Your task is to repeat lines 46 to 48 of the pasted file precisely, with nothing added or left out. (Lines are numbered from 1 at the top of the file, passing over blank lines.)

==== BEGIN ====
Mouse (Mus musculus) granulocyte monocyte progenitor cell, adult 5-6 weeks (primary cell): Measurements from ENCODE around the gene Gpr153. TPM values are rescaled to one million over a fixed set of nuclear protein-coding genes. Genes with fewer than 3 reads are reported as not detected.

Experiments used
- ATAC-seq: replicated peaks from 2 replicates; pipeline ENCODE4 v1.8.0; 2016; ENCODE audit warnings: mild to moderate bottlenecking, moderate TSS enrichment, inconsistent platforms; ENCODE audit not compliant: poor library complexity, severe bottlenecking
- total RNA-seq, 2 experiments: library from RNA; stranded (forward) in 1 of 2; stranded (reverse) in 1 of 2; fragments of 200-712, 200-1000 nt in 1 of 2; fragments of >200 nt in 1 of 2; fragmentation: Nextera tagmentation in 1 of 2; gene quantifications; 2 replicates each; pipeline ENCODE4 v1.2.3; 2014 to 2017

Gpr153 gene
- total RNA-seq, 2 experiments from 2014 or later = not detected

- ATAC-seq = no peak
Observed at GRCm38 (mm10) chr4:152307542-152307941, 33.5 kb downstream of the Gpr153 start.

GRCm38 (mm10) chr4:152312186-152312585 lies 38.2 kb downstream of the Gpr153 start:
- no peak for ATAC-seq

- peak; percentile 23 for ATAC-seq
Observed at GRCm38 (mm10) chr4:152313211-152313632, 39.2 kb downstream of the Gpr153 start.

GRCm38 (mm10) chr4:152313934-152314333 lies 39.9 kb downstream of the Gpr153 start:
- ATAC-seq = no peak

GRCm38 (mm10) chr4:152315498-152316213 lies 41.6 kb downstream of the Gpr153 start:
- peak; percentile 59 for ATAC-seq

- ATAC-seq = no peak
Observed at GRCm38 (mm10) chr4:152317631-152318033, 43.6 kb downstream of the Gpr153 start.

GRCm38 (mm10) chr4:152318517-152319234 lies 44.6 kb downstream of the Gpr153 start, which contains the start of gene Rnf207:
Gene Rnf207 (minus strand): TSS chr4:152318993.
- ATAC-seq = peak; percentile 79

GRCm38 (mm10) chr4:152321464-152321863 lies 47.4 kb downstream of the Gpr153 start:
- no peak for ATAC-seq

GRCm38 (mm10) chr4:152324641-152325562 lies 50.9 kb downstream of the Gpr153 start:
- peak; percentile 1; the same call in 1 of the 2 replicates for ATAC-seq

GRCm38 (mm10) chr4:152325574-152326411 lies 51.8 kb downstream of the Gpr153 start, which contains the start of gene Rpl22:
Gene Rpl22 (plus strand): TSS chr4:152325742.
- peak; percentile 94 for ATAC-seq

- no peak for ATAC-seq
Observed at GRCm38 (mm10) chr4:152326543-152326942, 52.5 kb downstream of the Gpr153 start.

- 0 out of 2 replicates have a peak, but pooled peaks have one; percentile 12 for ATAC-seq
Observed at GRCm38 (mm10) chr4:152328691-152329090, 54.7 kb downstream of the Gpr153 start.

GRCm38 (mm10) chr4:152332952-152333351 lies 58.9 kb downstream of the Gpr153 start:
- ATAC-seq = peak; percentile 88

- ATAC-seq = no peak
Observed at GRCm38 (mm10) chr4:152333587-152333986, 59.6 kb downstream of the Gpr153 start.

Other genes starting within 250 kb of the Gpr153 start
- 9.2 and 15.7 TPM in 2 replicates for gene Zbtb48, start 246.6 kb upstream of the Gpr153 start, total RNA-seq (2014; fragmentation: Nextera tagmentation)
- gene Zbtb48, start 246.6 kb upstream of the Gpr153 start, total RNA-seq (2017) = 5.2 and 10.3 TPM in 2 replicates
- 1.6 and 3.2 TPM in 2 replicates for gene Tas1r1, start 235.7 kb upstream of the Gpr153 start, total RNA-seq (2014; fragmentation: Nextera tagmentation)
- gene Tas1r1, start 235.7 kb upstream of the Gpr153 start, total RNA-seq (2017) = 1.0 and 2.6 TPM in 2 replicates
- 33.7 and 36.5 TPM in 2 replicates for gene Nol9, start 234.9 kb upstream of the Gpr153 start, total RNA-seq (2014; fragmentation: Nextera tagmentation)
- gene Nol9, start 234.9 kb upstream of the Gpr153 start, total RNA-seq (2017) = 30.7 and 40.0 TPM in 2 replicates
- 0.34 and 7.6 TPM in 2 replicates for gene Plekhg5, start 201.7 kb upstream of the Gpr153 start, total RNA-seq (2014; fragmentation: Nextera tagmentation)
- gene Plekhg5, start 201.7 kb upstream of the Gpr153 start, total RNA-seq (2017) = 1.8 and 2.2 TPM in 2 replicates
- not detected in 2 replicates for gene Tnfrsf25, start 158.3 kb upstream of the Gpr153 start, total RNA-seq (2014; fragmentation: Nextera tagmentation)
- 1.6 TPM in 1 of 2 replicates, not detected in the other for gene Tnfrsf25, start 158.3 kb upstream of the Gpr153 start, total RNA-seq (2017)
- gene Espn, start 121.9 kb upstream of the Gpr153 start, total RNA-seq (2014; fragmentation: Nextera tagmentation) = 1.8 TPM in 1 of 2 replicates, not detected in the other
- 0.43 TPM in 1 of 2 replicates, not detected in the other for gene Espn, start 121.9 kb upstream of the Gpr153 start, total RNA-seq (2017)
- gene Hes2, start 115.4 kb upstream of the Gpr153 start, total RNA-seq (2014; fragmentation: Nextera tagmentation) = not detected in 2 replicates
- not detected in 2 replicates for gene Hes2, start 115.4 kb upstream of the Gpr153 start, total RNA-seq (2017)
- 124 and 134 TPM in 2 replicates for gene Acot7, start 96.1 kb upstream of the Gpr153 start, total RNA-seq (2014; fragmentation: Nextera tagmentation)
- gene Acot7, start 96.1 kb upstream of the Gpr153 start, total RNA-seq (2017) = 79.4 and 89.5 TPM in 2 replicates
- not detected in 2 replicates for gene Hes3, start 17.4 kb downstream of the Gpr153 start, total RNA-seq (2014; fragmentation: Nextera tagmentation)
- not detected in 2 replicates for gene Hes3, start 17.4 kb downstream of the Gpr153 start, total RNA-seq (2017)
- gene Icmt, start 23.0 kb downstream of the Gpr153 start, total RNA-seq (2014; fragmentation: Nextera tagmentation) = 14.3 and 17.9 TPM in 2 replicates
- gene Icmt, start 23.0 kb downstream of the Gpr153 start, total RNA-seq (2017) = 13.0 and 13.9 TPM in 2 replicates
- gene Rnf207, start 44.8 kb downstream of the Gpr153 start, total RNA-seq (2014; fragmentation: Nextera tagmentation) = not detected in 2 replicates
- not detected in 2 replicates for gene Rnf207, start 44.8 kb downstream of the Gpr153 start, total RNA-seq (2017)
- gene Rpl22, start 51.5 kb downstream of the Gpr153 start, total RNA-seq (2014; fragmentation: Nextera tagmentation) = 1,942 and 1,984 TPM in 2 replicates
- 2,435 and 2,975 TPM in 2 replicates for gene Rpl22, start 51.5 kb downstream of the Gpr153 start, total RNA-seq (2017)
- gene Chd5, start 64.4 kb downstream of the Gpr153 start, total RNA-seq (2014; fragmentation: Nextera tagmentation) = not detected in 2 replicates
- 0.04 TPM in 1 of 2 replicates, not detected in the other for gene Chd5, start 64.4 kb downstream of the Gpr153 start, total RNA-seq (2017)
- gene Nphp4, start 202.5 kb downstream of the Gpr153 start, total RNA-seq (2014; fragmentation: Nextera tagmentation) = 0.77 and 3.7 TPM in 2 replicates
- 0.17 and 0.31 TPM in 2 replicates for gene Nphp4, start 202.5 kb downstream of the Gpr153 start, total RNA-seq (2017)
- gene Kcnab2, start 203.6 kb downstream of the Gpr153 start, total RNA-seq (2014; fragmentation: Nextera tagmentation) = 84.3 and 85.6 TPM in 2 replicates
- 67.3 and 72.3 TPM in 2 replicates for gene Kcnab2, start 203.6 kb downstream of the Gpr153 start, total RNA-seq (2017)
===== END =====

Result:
- not detected in 2 replicates for gene Tnfrsf25, start 158.3 kb upstream of the Gpr153 start, total RNA-seq (2014; fragmentation: Nextera tagmentation)
- 1.6 TPM in 1 of 2 replicates, not detected in the other for gene Tnfrsf25, start 158.3 kb upstream of the Gpr153 start, total RNA-seq (2017)
- gene Espn, start 121.9 kb upstream of the Gpr153 start, total RNA-seq (2014; fragmentation: Nextera tagmentation) = 1.8 TPM in 1 of 2 replicates, not detected in the other